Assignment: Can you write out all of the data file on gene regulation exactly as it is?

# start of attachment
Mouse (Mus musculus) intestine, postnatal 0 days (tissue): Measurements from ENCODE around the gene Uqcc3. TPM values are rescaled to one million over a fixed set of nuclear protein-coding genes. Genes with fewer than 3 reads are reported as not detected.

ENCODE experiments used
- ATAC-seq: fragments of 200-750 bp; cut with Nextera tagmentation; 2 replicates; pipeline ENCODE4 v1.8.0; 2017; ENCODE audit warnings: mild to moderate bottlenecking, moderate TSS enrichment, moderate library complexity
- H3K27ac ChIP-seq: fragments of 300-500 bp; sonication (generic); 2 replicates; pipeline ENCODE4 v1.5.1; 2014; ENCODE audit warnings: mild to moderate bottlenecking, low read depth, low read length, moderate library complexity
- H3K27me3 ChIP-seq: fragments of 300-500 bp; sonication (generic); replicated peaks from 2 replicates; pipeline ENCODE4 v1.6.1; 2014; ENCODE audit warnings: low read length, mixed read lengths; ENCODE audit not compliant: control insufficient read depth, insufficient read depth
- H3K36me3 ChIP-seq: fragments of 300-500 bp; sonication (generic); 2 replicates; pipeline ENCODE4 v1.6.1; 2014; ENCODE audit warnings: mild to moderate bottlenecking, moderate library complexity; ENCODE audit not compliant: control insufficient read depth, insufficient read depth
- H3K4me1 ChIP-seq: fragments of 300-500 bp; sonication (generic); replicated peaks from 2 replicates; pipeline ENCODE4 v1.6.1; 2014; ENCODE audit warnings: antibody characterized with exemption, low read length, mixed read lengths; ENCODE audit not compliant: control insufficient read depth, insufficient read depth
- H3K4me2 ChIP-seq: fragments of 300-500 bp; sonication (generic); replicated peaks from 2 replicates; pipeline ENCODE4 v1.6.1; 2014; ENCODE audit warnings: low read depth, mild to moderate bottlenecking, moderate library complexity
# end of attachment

Mouse (Mus musculus) intestine, postnatal 0 days (tissue): Measurements from ENCODE around the gene Uqcc3. TPM values are rescaled to one million over a fixed set of nuclear protein-coding genes. Genes with fewer than 3 reads are reported as not detected.

ENCODE experiments used
- ATAC-seq: fragments of 200-750 bp; cut with Nextera tagmentation; 2 replicates; pipeline ENCODE4 v1.8.0; 2017; ENCODE audit warnings: mild to moderate bottlenecking, moderate TSS enrichment, moderate library complexity
- H3K27ac ChIP-seq: fragments of 300-500 bp; sonication (generic); 2 replicates; pipeline ENCODE4 v1.5.1; 2014; ENCODE audit warnings: mild to moderate bottlenecking, low read depth, low read length, moderate library complexity
- H3K27me3 ChIP-seq: fragments of 300-500 bp; sonication (generic); replicated peaks from 2 replicates; pipeline ENCODE4 v1.6.1; 2014; ENCODE audit warnings: low read length, mixed read lengths; ENCODE audit not compliant: control insufficient read depth, insufficient read depth
- H3K36me3 ChIP-seq: fragments of 300-500 bp; sonication (generic); 2 replicates; pipeline ENCODE4 v1.6.1; 2014; ENCODE audit warnings: mild to moderate bottlenecking, moderate library complexity; ENCODE audit not compliant: control insufficient read depth, insufficient read depth
- H3K4me1 ChIP-seq: fragments of 300-500 bp; sonication (generic); replicated peaks from 2 replicates; pipeline ENCODE4 v1.6.1; 2014; ENCODE audit warnings: antibody characterized with exemption, low read length, mixed read lengths; ENCODE audit not compliant: control insufficient read depth, insufficient read depth
- H3K4me2 ChIP-seq: fragments of 300-500 bp; sonication (generic); replicated peaks from 2 replicates; pipeline ENCODE4 v1.6.1; 2014; ENCODE audit warnings: low read depth, mild to moderate bottlenecking, moderate library complexity